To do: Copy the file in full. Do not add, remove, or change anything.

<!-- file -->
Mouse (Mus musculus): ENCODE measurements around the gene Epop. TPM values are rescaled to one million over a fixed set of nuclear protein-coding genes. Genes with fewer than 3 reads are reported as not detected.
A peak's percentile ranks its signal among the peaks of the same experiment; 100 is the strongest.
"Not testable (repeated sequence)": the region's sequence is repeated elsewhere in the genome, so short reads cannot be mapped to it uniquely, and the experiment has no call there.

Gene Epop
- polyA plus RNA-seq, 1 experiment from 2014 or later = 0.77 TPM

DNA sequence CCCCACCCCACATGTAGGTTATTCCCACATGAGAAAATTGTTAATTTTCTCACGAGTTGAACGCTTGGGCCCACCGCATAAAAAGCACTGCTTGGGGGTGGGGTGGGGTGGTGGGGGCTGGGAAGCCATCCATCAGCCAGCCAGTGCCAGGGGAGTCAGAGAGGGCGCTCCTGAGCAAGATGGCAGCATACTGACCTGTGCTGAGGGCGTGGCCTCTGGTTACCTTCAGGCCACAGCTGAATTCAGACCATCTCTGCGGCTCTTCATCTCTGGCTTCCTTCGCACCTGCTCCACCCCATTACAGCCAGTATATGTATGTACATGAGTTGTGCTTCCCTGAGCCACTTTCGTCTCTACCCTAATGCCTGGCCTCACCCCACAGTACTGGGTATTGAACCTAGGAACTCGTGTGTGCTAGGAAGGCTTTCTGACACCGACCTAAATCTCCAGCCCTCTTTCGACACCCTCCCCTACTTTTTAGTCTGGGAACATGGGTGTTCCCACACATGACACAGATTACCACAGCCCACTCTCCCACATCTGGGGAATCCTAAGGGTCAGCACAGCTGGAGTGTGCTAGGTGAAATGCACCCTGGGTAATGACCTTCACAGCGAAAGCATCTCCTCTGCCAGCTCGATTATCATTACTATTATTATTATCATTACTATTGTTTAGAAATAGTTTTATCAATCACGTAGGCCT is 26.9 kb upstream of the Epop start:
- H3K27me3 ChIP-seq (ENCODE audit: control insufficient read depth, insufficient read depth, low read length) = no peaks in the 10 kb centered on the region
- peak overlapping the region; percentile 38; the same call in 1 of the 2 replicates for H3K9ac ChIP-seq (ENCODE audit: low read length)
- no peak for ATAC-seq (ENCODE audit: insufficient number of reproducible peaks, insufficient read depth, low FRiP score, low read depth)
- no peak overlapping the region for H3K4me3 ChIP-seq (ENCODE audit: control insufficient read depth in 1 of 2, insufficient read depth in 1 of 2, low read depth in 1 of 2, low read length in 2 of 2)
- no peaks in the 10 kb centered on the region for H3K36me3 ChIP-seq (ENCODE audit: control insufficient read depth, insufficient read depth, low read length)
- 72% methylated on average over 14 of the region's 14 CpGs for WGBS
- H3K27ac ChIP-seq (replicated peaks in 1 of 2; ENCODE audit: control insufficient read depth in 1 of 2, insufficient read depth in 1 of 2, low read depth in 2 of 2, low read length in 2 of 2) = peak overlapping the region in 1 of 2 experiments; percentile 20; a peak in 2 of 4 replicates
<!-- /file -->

Mouse (Mus musculus): ENCODE measurements around the gene Epop. TPM values are rescaled to one million over a fixed set of nuclear protein-coding genes. Genes with fewer than 3 reads are reported as not detected.
A peak's percentile ranks its signal among the peaks of the same experiment; 100 is the strongest.
"Not testable (repeated sequence)": the region's sequence is repeated elsewhere in the genome, so short reads cannot be mapped to it uniquely, and the experiment has no call there.

Gene Epop
- polyA plus RNA-seq, 1 experiment from 2014 or later = 0.77 TPM

DNA sequence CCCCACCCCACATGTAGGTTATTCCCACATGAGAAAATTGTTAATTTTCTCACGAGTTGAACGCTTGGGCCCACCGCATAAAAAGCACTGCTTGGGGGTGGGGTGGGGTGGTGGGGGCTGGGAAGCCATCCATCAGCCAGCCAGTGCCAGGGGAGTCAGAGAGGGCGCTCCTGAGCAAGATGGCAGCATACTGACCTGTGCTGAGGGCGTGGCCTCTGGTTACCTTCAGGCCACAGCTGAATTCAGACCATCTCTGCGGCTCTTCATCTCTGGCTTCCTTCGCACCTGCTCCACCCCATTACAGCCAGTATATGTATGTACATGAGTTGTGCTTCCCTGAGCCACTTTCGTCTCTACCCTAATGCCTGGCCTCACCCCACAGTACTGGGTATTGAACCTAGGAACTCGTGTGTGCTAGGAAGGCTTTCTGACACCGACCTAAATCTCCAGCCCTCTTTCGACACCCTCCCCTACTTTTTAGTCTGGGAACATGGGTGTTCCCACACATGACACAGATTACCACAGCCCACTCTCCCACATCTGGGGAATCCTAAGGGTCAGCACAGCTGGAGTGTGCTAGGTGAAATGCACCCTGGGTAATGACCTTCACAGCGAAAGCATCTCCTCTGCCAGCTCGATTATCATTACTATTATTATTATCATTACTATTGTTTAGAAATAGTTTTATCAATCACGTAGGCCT is 26.9 kb upstream of the Epop start:
- H3K27me3 ChIP-seq (ENCODE audit: control insufficient read depth, insufficient read depth, low read length) = no peaks in the 10 kb centered on the region
- peak overlapping the region; percentile 38; the same call in 1 of the 2 replicates for H3K9ac ChIP-seq (ENCODE audit: low read length)
- no peak for ATAC-seq (ENCODE audit: insufficient number of reproducible peaks, insufficient read depth, low FRiP score, low read depth)
- no peak overlapping the region for H3K4me3 ChIP-seq (ENCODE audit: control insufficient read depth in 1 of 2, insufficient read depth in 1 of 2, low read depth in 1 of 2, low read length in 2 of 2)
- no peaks in the 10 kb centered on the region for H3K36me3 ChIP-seq (ENCODE audit: control insufficient read depth, insufficient read depth, low read length)
- 72% methylated on average over 14 of the region's 14 CpGs for WGBS
- H3K27ac ChIP-seq (replicated peaks in 1 of 2; ENCODE audit: control insufficient read depth in 1 of 2, insufficient read depth in 1 of 2, low read depth in 2 of 2, low read length in 2 of 2) = peak overlapping the region in 1 of 2 experiments; percentile 20; a peak in 2 of 4 replicates